Murphy’s Story with SARDS

I wanted to share a little bit about our dog Murphy. He is a beautiful 6 year old French Brittany Spaniel who lost his eyesight 2 weeks ago. He was diagnosed with SARDS. We have had Murphy since he was a puppy. He is very intelligent. He is our baby. Before his diagnosis Murphy loved to play games, chase squirrels and chipmunks, fetch, run around the yard, steal socks, have zoomies, and play with his toys. It has been heartbreaking watching our once energetic, full of life dog lose his spirit.

Over the course of a few days we noticed Murphy starting to bump into things, unable to track his treats, have no desire to play, and was hesitant to go up and down the stairs. We knew things were bad when he fell into our pool (he is not a lover of water). The diagnosis was confirmed by a veterinarian ophthalmologist a week after his symptoms started. We were devastated.

Since his diagnosis, Murphy has become a shell of himself. He no longer wants to play, moves with trepidation, and lays around. We take him on daily walks around our neighborhood and yard hoping he will start to feel comfortable with a routine. We implemented some scent training in the house as well as started teaching new commands. We are still in the early stages of his blindness but are hopeful he will adapt quickly.
Thank you for reading Murphy’s Story.

One thought on “Murphy’s Story with SARDS

  1. Chris

    Thank you for sharing Murphy’s story. I know what you all are going through….my sweet Bichon mix named Bella was diagnosed in October 2014 with SARDs. Bella’s vets advised that we not change the layout of furniture in the house or move things that she is familiar with. It’s been very hard watching her bump into furniture when she wanders off her mental path however it’s one way she re-learns how to move about the house using her mind’s eye. I am amazed at how she is able to jump up onto certain furniture. She uses her nose to “feel” the edge of the furniture and will then maneuver to the middle and safely jump up. She also can find the opening to her dog house by finding the edges and then moving so many steps to the middle to find the opening. She almost seems to count steps as she walks down the hall and knows exactly where the opening to the bedroom where she sleeps is! I have propped pillows up wherever I notice Bella tends to bump into, like doorway openings, I will use a leash to lead her around the house if she gets too excited and wanders too fast and into harms way like furniture. I also use rugs and mats to help her find her food and water bowl. When she feels the mat, she knows she’s at the “dinner table.” Murphy will learn this too.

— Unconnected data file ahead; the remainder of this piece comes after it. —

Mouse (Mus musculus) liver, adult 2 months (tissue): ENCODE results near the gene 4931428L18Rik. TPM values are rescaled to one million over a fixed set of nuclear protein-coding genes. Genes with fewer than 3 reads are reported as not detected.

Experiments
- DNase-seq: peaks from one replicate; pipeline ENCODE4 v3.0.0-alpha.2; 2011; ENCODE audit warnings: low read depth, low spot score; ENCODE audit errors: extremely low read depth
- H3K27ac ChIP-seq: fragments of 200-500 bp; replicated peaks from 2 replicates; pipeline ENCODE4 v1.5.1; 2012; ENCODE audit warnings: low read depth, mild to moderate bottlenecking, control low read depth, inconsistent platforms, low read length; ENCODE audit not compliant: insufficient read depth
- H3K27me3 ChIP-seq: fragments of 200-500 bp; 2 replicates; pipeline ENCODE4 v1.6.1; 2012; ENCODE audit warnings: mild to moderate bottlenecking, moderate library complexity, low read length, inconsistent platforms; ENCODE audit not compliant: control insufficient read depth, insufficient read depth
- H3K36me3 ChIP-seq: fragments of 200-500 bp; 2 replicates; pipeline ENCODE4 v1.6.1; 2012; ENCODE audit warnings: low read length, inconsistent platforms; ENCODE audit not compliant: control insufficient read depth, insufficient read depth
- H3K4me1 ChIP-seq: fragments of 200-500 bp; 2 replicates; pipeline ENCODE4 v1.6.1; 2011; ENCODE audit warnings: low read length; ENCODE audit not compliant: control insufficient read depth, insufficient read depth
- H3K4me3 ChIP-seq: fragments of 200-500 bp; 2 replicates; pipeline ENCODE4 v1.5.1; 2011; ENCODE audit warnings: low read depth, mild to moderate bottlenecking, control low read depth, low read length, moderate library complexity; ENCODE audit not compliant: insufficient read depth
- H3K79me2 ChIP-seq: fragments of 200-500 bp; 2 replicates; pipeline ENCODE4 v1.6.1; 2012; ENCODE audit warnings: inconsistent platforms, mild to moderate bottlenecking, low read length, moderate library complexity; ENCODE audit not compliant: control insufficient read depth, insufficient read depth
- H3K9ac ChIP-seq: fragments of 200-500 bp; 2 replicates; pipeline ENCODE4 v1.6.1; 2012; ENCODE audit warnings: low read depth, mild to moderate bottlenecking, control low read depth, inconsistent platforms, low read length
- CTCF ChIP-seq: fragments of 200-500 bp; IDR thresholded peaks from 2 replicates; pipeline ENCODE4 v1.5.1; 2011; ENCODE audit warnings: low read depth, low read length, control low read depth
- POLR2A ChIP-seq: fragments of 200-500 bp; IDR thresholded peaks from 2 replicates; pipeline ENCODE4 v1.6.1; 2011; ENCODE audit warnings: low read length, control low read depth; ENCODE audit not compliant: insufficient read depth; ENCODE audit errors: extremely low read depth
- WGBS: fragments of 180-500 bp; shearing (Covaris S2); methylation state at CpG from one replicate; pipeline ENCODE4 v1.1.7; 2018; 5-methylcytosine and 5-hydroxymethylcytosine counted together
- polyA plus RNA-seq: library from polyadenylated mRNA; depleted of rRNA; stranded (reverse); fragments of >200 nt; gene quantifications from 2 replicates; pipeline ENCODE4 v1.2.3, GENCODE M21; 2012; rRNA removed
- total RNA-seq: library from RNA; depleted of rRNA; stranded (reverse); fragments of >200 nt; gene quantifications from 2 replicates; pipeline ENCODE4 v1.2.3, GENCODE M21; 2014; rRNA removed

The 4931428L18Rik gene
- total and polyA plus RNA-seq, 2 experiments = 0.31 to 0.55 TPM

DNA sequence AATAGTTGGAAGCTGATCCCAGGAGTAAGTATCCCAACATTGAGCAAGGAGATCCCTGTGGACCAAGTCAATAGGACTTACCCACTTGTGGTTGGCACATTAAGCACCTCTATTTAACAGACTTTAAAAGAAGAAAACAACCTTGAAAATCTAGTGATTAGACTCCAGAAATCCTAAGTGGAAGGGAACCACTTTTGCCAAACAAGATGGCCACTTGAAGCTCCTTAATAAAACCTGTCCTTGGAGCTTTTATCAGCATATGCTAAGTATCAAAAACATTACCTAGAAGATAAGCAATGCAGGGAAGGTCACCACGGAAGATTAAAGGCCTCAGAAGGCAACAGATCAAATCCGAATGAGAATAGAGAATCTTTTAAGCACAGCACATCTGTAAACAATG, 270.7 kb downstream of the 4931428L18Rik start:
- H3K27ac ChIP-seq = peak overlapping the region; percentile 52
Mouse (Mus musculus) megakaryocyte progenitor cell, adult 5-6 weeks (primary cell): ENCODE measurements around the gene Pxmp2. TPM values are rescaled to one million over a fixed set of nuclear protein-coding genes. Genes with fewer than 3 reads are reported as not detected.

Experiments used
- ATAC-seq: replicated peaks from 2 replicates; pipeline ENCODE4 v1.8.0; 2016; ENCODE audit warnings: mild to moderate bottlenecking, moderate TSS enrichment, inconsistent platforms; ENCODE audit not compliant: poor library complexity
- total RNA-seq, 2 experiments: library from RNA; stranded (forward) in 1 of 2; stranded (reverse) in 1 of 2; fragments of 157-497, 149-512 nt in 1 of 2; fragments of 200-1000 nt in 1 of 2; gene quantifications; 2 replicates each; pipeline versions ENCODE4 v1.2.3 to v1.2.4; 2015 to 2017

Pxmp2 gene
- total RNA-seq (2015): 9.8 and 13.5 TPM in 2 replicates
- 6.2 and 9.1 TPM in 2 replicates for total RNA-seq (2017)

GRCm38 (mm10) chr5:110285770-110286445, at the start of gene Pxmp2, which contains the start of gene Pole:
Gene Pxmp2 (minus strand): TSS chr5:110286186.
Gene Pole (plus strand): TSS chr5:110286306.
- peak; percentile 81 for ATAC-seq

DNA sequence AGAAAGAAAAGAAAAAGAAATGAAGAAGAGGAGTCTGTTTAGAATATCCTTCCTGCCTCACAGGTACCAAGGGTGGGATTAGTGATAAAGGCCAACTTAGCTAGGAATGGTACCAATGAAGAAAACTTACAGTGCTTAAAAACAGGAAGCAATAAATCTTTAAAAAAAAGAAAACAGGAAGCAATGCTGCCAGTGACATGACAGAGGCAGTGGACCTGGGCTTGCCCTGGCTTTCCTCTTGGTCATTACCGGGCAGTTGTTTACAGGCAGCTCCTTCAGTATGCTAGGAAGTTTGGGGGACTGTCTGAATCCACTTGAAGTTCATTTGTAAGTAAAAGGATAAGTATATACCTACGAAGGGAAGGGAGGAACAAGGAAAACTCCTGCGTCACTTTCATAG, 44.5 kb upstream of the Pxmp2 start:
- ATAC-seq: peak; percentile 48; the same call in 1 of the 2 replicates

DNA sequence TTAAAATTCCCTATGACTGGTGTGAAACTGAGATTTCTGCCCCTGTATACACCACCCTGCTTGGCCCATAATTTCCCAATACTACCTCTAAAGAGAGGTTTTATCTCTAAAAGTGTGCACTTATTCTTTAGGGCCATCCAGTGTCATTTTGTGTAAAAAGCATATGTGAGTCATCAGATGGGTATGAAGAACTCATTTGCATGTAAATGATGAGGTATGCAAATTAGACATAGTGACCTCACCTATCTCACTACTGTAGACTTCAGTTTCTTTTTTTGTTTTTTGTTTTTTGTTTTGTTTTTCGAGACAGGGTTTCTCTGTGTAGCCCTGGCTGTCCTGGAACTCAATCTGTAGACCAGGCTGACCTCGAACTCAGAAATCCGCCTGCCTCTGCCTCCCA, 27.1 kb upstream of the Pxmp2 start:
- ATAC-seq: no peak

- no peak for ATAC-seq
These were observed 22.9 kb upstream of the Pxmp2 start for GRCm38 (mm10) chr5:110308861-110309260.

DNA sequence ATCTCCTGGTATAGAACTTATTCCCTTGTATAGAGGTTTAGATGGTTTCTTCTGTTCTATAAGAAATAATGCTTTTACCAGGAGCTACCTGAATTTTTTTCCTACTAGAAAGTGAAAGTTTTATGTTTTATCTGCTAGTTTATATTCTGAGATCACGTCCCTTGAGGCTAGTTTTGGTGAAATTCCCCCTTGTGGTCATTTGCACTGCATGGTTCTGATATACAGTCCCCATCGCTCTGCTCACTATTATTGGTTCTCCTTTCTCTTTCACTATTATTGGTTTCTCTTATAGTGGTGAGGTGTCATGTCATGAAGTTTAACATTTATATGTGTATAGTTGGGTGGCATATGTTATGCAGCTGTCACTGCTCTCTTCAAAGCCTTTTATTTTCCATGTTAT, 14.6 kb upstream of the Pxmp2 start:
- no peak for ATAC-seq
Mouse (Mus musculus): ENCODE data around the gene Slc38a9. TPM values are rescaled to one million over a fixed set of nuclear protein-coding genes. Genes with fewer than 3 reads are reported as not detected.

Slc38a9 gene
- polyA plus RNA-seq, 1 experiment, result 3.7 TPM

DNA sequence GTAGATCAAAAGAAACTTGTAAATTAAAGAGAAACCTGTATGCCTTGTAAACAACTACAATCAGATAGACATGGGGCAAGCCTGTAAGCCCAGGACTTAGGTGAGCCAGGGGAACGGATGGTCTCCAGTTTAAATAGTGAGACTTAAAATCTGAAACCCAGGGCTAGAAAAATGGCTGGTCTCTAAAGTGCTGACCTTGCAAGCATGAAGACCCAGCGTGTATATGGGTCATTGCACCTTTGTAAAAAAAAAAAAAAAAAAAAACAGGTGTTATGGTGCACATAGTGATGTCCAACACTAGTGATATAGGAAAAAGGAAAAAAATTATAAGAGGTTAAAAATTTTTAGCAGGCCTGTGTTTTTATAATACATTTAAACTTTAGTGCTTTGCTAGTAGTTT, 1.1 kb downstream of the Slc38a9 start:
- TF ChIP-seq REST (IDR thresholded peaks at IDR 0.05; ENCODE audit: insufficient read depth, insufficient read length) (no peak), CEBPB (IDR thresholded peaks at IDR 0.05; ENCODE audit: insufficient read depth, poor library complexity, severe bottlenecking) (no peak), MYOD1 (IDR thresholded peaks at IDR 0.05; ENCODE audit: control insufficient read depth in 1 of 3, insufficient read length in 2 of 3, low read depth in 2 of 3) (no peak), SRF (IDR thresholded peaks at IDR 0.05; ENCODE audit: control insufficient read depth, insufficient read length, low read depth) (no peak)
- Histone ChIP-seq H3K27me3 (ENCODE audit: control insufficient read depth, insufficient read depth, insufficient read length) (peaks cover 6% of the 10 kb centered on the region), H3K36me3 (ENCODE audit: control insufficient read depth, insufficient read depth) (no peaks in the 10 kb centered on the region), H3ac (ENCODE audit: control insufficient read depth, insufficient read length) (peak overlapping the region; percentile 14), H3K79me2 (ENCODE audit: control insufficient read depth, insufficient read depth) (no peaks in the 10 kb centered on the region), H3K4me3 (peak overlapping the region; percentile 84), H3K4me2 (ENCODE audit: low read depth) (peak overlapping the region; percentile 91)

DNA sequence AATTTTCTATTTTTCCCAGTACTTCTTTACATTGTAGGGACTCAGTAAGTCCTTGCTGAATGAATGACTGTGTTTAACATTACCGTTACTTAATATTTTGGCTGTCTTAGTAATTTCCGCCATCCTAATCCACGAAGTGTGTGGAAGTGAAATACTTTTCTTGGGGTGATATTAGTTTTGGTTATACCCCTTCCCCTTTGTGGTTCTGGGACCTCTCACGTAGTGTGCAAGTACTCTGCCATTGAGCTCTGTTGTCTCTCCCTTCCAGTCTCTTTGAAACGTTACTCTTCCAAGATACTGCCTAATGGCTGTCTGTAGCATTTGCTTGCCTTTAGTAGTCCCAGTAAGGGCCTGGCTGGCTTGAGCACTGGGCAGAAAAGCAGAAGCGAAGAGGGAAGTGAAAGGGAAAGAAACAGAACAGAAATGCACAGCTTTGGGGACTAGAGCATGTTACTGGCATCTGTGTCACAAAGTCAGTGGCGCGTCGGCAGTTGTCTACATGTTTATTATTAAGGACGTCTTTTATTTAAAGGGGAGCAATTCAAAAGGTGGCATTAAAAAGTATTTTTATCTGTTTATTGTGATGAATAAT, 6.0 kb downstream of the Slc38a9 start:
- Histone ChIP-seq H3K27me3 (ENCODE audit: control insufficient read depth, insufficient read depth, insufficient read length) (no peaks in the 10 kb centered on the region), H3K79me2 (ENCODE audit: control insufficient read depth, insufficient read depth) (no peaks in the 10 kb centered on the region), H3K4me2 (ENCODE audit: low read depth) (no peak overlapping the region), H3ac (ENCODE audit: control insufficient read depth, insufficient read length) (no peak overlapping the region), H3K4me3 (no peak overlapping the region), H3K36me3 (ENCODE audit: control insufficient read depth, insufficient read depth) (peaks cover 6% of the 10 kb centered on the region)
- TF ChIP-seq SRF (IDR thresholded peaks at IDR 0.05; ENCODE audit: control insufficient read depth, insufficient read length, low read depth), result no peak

It is not surprising that our dogs will now move with caution. Her vet also said that dogs’ eyes are not as good as their sense of smell and hearing so those will get more sharp to compensate for the vision loss and they do! She can hear me quietly opening her food container and the treat jar. I also make all her food as a precaution against process foods that may have contributed or caused SARDs.

    Lastly, I purchased a stroller so that I can take Bella outdoors. She loves to ride in it and enjoy her sniffs in the same way she did when she could see! With the stroller, I no longer worry about her falling off a curb or bumping into something that will hurt her if I happen to look the other way. When we get to her favorite spot on our walk, I let her out to sniff around so she can pick up the daily neighborhood news!

    I wish you and your sweet Murphy all the best.

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